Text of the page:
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Molecular and clinical analyses of 84 patients with tuberous sclerosis complex
BMC Medical Genetics volume 7, Article number: 72 (2006)
Tuberous sclerosis complex (TSC) is an autosomal dominant disease characterized by the development of multiple hamartomas in many internal organs. Mutations in either one of 2 genes, TSC1 and TSC2, have been attributed to the development of TSC. More than two-thirds of TSC patients are sporadic cases, and a wide variety of mutations in the coding region of the TSC1 and TSC2 genes have been reported.
Mutational analysis of TSC1 and TSC2 genes was performed in 84 Taiwanese TSC families using denaturing high-performance liquid chromatography (DHPLC) and direct sequencing.
Mutations were identified in a total of 64 (76 %) cases, including 9 TSC1 mutations (7 sporadic and 2 familial cases) and 55 TSC2 mutations (47 sporadic and 8 familial cases). Thirty-one of the 64 mutations found have not been described previously. The phenotype association is consistent with findings from other large studies, showing that disease resulting from mutations to TSC1 is less severe than disease due to TSC2 mutation.
This study provides a representative picture of the distribution of mutations of the TSC1 and TSC2 genes in clinically ascertained TSC cases in the Taiwanese population. Although nearly half of the mutations identified were novel, the kinds and distribution of mutation were not different in this population compared to that seen in larger European and American studies.
Tuberous sclerosis complex (TSC) is an autosomal dominant disorder having an incidence of 1 in 6,000 to 1 in 10,000 live births . The severity of TSC and its impact on the quality of life are extremely variable among patients . Common clinical manifestations of this disease include intellectual handicap, autistic disorders, and epilepsy due to the frequent, widespread occurrence of cortical tubers, which are focal disruptions of the cortical architecture due to undifferentiated giant cells. Hamartomas are also found in multiple other organ systems, including the heart, lungs, kidneys, and skin .
Patients often seek medical attention for dermal lesions or frequent seizures. The clinical diagnostic guidelines on TSC were prepared based on clinical features, radiographic findings, and histopathological findings . Accurate clinical diagnoses are relatively easy in patients with classic multisystem involvement, but are often difficult due to the diversity of clinical findings in TSC patients.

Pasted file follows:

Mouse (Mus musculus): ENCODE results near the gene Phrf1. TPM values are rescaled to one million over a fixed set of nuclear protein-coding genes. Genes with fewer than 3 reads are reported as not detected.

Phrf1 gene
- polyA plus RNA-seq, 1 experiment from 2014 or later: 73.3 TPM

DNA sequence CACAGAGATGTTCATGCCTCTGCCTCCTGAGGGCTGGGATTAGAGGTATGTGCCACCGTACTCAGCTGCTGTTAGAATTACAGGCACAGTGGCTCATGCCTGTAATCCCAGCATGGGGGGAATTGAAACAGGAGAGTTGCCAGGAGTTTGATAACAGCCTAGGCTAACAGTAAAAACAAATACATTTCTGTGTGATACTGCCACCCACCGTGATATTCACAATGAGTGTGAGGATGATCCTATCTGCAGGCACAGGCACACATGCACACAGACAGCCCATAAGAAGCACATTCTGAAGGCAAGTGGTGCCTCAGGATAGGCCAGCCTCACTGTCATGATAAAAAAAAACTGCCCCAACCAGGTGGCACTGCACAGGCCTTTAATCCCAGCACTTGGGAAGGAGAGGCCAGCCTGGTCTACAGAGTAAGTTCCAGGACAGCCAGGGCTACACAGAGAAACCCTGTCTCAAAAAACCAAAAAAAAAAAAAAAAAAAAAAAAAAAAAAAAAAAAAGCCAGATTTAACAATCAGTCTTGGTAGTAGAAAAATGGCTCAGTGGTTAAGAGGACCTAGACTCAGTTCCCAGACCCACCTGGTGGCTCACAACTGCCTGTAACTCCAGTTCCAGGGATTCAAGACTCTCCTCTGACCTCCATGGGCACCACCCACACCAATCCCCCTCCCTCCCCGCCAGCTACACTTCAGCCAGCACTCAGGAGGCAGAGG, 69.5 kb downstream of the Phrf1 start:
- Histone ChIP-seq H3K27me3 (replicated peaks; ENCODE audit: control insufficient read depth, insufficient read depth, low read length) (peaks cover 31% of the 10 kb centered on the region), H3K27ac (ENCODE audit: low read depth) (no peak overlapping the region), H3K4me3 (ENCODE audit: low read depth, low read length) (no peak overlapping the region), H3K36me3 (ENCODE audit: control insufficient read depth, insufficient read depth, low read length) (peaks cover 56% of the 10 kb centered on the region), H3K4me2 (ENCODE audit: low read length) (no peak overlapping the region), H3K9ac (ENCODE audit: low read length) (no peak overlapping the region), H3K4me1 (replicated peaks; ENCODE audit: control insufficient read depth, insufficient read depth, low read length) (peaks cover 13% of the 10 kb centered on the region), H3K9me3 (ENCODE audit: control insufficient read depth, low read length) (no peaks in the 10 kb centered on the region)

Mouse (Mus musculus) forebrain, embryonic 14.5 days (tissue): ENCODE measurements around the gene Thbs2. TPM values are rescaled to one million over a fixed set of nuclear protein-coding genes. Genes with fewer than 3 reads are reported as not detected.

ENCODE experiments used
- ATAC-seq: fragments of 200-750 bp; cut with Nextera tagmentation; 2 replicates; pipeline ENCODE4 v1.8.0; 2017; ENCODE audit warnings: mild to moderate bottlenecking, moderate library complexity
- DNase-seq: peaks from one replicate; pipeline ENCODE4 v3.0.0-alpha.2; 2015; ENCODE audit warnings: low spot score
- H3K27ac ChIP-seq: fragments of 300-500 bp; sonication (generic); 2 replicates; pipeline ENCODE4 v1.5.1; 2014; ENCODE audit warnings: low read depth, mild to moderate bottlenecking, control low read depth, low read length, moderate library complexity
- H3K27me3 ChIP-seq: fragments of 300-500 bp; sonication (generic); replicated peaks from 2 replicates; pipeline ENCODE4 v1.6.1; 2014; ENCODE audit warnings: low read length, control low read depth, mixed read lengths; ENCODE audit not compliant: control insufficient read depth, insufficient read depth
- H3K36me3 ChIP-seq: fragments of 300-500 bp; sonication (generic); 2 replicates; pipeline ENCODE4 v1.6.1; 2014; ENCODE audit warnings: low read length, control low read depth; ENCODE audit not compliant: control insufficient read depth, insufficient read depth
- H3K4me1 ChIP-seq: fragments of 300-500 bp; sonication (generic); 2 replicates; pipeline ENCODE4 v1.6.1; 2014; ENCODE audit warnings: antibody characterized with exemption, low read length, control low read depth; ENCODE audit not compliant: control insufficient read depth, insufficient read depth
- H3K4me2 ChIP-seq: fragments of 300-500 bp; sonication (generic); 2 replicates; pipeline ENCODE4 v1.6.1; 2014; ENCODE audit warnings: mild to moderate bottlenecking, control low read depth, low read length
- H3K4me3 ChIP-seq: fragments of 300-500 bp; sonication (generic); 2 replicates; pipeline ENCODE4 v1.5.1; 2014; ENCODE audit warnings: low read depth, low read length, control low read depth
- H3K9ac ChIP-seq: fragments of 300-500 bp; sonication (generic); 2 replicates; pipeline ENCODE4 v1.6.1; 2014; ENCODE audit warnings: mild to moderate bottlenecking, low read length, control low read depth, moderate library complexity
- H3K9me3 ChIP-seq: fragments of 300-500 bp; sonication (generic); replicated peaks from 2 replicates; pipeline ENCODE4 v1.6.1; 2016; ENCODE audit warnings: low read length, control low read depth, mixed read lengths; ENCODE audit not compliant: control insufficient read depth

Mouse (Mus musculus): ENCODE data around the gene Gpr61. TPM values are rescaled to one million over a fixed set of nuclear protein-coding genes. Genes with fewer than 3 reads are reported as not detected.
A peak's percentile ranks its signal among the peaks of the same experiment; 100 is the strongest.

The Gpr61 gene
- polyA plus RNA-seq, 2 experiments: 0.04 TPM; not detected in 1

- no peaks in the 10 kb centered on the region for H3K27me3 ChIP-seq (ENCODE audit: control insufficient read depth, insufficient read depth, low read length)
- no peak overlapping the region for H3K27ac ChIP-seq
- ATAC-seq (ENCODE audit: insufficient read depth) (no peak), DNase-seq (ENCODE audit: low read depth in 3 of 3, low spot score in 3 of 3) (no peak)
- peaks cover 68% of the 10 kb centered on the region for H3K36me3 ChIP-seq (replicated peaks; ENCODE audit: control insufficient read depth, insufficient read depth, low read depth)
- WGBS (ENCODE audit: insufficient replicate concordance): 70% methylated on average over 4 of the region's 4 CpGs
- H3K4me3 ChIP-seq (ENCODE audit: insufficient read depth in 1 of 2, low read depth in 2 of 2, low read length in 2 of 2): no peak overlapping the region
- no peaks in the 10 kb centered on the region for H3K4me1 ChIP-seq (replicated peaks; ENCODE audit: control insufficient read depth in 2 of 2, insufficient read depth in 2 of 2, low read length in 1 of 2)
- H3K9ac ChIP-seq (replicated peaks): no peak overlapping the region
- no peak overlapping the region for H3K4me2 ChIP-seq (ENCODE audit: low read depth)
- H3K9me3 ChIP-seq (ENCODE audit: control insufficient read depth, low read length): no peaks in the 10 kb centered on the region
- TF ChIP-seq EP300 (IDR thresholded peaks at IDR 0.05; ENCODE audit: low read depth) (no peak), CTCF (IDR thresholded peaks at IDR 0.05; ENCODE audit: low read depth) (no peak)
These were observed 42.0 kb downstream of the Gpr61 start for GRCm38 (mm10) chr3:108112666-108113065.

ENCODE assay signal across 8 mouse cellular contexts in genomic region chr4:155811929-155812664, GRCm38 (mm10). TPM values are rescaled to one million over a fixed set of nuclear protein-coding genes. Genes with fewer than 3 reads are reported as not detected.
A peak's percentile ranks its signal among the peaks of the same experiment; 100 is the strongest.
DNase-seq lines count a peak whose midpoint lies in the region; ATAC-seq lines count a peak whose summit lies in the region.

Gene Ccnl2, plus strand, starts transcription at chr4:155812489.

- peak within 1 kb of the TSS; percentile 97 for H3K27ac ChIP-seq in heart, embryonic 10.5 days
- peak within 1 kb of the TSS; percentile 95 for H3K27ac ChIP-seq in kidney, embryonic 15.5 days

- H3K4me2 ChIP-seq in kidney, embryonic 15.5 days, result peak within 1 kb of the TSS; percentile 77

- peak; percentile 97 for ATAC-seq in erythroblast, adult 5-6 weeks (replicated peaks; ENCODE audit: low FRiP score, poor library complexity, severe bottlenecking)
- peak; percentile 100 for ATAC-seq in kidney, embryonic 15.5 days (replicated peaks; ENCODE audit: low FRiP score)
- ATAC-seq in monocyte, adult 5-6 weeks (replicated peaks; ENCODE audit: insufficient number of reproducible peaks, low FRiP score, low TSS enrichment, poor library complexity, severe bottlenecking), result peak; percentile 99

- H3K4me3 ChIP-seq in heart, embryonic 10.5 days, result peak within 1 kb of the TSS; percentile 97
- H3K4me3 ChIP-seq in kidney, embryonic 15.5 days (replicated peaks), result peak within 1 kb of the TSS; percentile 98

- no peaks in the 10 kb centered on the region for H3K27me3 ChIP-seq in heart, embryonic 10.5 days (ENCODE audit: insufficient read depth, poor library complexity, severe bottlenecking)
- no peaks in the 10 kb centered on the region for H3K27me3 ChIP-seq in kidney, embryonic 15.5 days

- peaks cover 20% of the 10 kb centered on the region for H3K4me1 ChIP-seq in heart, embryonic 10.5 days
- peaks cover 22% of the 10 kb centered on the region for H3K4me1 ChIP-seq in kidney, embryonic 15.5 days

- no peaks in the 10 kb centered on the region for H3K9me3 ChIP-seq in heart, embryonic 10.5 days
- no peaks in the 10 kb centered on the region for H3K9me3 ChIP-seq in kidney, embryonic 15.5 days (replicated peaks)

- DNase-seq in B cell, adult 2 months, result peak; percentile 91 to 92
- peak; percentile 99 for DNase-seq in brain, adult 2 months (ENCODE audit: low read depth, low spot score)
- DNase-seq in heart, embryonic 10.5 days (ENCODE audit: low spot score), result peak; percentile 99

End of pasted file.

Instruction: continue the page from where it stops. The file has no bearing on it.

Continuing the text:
The genetic basis of TSC has been determined to be due to mutation in either one of two unlinked genes, TSC1 and TSC2 . The human TSC1 gene on chromosome 9q34 consists of 23 exons giving an 8.6-kb mRNA transcript, which has a coding region of 3.5-kb and encodes a 130-kDa protein spanning 1164 amino acids . The TSC2 gene, which is located on chromosome 16p13.3, contains 41 exons and encodes a 200-kDa protein with 1807 amino acid [4, 6]. Both TSC1 and TSC2 are tumor suppressor genes and their protein products, hamartin and tuberin, respectively, form a complex that regulates the mammalian target of rapamycin (mTOR) in the phosphoinositide 3-kinases (PI3-kinase)/AKT pathway to control cellular proliferation, adhesion, growth, differentiation or migration [7, 8]. Furthermore, both genes play a role in cortical differentiation and growth control.
The mutation spectra of the TSC genes are very heterogeneous and no hotspots for mutations have been reported. There are many mutations in each gene that are seen recurrently, but no single mutation accounts for more than about 1% of all TSC patients. TSC2 mutations are about five times more common than TSC1 mutations  and new mutations are typically found in the two-thirds of TSC cases that are sporadic . Despite complete penetrance of the disease in TSC patients, phenotypic variability can make the determination of disease status difficult among family members of affected individuals.
In this study, we analyzed both TSC1 and TSC2 genes in 84 independent Taiwanese TSC probands for whom detailed information on clinical manifestations and phenotype were available. Furthermore, we also assessed the mutational distribution and possible genotype-phenotype correlations between and within the two genes.
This study was approved by the Ethics Committee of the Division of Obstetrics and Gynecology, National Taiwan University Hospital. Eighty-four unrelated patients with confirmed clinical diagnoses of TSC and their family members were tested for mutations in TSC1 and TSC2 genes.
The general clinical features of TSC patients were determined by clinicians in accordance with the TSC diagnosis criteria set forth by the Tuberous Sclerosis Consensus Conference . All patients' symptoms were investigated by a person blind to mutational status. High-resolution brain magnetic-resonance imaging (MRI) or computed tomography (CT) was performed on most patients.
The extent of facial angiofibroma or forehead plaques, non-traumatic ungal or periungal fibromas, hypomelanotic macules, shagreen patches, multiple retinal nodular hamartomas, cortical tubers, subependymal nodules, subependymal giant cell astrocytomas, cardiac rhabdomyomas, lymphangiomyomatoses, renal angiomyolipomas and confetti-like lesions were all assessed. Moreover, most patients' medical histories of mental development were assessed by a certified psychologist.